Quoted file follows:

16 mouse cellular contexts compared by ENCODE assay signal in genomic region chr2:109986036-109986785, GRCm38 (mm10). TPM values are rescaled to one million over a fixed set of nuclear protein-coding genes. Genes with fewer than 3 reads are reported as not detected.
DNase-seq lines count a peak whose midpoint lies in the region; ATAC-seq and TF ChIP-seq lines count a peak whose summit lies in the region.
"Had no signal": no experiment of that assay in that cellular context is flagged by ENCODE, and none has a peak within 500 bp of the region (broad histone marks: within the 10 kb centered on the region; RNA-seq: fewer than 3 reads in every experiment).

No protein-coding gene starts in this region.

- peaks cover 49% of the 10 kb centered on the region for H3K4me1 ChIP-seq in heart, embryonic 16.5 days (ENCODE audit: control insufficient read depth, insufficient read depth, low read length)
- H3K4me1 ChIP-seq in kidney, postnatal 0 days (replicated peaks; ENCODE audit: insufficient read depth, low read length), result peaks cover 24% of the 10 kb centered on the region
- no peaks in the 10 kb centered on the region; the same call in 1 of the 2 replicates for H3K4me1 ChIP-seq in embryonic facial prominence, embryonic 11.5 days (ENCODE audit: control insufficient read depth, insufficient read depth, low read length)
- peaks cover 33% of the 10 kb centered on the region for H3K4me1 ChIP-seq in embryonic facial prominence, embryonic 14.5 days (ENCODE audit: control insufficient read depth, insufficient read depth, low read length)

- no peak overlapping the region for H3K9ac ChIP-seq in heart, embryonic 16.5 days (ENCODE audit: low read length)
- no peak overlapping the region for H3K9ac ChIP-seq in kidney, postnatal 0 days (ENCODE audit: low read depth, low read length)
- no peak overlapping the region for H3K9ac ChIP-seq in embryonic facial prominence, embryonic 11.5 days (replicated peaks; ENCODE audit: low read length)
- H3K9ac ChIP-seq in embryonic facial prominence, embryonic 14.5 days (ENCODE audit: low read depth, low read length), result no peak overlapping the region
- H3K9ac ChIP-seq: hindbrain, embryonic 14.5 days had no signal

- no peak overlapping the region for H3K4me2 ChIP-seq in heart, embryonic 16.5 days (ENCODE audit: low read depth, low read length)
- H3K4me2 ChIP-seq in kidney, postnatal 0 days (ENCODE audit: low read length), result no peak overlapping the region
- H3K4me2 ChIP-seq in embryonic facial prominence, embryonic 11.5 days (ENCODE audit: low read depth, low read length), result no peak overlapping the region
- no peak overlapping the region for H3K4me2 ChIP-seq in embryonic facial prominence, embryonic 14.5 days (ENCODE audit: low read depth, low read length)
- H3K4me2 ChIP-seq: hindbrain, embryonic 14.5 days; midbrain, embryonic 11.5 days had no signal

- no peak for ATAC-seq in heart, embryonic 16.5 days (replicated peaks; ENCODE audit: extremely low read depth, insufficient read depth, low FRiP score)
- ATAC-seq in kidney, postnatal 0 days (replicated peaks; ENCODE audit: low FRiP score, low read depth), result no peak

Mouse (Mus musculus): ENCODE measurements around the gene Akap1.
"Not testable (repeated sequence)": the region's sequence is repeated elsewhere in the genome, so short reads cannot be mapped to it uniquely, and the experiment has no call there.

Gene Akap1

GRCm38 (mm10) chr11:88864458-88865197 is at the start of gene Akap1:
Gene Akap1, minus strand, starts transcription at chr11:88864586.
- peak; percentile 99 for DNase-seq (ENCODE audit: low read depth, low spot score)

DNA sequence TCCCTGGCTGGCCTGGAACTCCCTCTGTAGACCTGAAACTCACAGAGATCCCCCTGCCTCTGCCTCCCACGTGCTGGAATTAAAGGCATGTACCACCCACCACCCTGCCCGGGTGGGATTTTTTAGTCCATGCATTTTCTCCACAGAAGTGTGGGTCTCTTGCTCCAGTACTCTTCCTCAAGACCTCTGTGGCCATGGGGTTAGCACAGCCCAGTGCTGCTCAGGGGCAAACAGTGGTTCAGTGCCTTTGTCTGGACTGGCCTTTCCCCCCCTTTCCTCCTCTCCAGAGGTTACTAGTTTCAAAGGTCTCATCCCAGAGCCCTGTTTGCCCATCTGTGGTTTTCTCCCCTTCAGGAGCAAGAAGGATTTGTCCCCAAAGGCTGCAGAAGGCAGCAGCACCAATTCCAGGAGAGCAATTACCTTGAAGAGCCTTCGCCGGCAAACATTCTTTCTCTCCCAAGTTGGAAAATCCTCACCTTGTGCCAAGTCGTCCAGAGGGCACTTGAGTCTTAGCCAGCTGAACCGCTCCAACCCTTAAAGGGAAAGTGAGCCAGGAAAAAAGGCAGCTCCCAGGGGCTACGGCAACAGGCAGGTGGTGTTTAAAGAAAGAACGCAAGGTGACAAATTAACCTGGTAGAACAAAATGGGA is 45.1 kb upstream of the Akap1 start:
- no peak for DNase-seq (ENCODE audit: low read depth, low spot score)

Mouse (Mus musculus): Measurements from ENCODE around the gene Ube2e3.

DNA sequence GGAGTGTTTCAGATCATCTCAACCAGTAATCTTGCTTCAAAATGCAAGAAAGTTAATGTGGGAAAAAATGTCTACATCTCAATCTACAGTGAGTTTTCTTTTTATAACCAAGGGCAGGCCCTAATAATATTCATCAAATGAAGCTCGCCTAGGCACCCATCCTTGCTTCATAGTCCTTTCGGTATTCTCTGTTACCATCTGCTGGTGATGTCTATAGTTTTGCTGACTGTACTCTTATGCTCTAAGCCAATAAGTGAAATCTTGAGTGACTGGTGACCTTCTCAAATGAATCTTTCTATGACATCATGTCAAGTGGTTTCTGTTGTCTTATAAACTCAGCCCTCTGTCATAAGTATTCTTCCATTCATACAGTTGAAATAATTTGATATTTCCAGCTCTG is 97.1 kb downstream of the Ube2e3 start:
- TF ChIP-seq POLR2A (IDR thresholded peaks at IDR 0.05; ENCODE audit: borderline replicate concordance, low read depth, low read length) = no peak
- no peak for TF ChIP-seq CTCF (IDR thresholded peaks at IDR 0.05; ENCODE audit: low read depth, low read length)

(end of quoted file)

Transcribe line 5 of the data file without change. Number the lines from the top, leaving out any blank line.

- peaks cover 49% of the 10 kb centered on the region for H3K4me1 ChIP-seq in heart, embryonic 16.5 days (ENCODE audit: control insufficient read depth, insufficient read depth, low read length)